WHITFIELD: So even though the outer bands are starting to brush southeastern Louisiana right now, might this storm still have the potential to pick up strength again, even though these winds have been downgraded apparently within the past hour to 165 miles per hour.
MAYFIELD: We don't want to make much out of that at all, the fact that we went from 175 miles per hour down to 165. Yeah, that's a different between run over by an 18-wheeler or by a freight train and neither prospect is good.
WHITFIELD: Yeah. What are the coordinates right now? How far away are we talking about the eye wall landfall? We've heard the numbers of sunrise, a little bit before that. What's your best prediction?
MAYFIELD: Well, the center is 150 miles south of the mouth of the Mississippi right now. But the important thing is that the storm force winds are already affecting the southeastern portion of Louisiana. So conditions will continue to deteriorate and the message need to be very clear, that all preparations to protect life and properties should be (INAUDIBLE) completion.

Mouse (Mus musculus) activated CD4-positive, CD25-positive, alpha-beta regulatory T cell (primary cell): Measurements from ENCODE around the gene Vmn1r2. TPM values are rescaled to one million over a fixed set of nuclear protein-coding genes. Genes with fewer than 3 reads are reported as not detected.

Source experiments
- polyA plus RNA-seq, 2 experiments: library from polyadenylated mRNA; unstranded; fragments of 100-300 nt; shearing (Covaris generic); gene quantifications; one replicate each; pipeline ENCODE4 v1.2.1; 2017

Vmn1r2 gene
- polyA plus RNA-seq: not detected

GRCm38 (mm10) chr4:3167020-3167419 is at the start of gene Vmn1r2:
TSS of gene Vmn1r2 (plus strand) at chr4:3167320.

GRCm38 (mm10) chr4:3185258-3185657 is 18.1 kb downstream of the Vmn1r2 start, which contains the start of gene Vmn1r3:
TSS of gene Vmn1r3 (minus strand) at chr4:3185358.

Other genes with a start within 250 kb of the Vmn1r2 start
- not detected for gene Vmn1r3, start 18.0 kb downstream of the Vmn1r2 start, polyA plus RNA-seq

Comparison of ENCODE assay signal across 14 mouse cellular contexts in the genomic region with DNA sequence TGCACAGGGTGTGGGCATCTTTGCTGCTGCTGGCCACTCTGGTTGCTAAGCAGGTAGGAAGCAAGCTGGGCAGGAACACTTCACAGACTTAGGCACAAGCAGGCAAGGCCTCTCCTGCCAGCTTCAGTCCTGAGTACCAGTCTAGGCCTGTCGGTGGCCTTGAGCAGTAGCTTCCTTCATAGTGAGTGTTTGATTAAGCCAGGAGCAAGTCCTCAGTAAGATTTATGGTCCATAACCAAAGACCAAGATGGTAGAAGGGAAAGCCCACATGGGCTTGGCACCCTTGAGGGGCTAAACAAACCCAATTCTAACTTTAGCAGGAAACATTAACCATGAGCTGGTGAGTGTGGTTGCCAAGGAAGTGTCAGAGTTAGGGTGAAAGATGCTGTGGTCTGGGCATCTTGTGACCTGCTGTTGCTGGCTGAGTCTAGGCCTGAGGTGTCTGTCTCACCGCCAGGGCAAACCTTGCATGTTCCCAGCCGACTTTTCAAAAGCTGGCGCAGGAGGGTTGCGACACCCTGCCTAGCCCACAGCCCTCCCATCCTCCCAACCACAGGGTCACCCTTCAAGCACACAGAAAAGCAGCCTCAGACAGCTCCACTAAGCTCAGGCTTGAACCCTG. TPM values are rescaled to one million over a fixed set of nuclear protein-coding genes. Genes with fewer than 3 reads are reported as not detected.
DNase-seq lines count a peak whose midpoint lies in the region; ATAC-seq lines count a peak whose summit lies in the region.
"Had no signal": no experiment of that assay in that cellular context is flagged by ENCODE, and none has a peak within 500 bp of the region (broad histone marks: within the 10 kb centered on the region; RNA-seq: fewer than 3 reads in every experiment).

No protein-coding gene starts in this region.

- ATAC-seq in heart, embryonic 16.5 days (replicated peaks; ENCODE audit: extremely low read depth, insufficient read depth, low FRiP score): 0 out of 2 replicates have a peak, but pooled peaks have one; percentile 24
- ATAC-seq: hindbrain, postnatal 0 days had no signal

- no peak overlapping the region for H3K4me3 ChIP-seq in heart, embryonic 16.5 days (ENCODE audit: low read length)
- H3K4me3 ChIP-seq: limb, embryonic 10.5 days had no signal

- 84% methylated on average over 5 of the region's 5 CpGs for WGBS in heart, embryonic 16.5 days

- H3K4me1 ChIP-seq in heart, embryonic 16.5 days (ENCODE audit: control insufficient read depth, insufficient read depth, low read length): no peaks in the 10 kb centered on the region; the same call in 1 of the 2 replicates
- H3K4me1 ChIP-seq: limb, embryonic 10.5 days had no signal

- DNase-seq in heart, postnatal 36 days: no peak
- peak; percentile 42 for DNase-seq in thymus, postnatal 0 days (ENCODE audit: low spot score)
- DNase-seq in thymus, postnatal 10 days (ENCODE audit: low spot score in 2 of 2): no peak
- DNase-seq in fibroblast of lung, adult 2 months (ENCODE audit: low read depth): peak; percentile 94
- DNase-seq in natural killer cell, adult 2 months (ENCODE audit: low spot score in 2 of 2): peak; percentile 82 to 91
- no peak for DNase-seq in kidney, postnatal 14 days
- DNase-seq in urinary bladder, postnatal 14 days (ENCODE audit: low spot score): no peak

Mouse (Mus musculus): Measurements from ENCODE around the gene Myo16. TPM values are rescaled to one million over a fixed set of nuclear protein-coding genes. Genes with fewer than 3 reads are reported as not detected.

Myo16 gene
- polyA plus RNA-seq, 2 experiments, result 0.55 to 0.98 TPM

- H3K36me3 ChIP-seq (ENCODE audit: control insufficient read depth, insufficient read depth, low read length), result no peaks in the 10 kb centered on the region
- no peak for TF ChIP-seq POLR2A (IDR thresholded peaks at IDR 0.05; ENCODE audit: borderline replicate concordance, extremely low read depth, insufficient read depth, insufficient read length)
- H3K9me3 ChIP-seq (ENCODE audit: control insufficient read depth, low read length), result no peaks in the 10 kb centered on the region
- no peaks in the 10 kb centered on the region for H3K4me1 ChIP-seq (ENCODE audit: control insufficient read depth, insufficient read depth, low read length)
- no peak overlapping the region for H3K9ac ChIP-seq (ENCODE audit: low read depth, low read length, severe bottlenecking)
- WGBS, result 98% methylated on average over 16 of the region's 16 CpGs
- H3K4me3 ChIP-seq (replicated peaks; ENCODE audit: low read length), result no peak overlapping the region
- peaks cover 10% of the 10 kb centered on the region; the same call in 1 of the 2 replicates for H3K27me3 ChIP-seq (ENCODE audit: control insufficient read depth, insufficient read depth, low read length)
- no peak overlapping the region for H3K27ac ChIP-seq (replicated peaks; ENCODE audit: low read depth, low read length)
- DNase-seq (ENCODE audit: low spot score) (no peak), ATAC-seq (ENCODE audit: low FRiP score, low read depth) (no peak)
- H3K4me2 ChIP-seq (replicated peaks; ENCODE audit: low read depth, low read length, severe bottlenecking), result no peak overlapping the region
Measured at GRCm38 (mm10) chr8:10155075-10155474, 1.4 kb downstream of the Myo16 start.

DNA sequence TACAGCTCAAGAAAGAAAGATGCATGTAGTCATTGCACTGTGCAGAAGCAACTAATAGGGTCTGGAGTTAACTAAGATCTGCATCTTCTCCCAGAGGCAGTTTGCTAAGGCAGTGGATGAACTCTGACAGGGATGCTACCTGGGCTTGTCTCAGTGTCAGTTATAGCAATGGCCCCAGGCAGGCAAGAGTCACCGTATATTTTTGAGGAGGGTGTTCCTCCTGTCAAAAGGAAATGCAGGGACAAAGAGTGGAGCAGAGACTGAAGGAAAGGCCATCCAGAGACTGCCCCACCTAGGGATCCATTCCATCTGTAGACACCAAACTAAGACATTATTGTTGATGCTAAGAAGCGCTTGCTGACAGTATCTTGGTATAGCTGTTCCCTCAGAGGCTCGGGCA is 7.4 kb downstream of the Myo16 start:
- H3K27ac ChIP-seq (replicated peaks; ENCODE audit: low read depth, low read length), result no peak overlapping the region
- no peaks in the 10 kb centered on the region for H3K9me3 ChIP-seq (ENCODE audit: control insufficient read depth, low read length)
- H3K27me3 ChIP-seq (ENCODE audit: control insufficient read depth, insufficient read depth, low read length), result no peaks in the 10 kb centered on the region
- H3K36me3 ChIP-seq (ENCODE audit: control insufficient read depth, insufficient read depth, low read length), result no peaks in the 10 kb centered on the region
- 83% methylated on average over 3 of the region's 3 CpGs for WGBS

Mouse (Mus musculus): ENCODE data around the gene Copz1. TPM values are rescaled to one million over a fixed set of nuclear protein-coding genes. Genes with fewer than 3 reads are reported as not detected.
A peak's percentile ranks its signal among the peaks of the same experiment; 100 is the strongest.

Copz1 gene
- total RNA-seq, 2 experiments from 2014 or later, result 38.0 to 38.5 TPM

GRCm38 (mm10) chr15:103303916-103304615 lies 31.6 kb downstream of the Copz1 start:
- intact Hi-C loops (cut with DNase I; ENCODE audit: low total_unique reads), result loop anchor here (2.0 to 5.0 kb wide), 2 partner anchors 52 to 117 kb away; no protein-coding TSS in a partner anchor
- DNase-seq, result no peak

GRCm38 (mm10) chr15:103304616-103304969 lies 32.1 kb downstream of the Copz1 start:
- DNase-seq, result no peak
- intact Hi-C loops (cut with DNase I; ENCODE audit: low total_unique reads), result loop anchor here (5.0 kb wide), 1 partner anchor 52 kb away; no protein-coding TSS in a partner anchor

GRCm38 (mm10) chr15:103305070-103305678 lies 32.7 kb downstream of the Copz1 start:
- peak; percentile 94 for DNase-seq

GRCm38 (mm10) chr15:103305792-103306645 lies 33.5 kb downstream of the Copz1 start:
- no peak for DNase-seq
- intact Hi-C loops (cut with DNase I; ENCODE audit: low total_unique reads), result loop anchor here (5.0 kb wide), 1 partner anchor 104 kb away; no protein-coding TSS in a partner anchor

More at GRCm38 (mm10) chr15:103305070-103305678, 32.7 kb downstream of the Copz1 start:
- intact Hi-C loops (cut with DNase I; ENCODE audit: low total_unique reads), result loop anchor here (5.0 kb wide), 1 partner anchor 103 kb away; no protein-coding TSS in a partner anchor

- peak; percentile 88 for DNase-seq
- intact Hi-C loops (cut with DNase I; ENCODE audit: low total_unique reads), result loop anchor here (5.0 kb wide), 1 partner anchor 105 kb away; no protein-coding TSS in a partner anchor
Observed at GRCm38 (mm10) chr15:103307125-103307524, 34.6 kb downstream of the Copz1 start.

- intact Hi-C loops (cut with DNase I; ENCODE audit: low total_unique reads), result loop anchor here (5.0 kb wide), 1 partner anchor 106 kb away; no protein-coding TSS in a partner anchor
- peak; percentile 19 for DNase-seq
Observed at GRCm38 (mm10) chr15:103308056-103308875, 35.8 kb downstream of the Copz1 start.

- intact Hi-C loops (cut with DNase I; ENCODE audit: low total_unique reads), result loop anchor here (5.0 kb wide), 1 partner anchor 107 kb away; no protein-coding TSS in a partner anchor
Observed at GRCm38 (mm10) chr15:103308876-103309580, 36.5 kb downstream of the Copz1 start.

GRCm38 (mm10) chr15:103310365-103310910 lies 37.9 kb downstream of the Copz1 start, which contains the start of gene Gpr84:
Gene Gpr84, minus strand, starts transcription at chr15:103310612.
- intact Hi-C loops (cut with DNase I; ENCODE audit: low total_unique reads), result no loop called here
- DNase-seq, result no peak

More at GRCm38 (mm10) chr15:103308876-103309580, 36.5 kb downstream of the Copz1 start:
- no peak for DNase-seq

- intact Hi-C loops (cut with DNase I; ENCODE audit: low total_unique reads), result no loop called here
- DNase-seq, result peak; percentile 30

WHITFIELD: So what might folks expect there? Right now, as you described, they're feeling some rain right now. We've heard from a number of people, from our reporters to the mayor of Slidell, that there are people who are almost gridlocked on the highways as they try to make their way out. So what might these people expect weather wise while they try to find higher ground?
MAYFIELD: Well, I think they'll be shutting some of those roads down here the best they can at this time and go ahead and have people seek refuge. If they can't evacuate at this stage, they need to listen to what their local officials are telling them and the emergency managers there in southeastern Louisiana are saying that elevation is your salvation (INAUDIBLE). So they need to get in some elevated building. You don't want to be up in the top of any of those high rise buildings because the winds are stronger a loft than they are down at the surface.
WHITFIELD: Hurricane Betsy in '65, Camille in '69 are some of the closest comparisons being made with the path of this storm. Does it concern you to see these kind of comparisons given that we're talking about a very different time, different structures and infrastructures in place, meaning the endurance of these kind of wind speeds and the storm surges are quite different from 30, 40 years ago?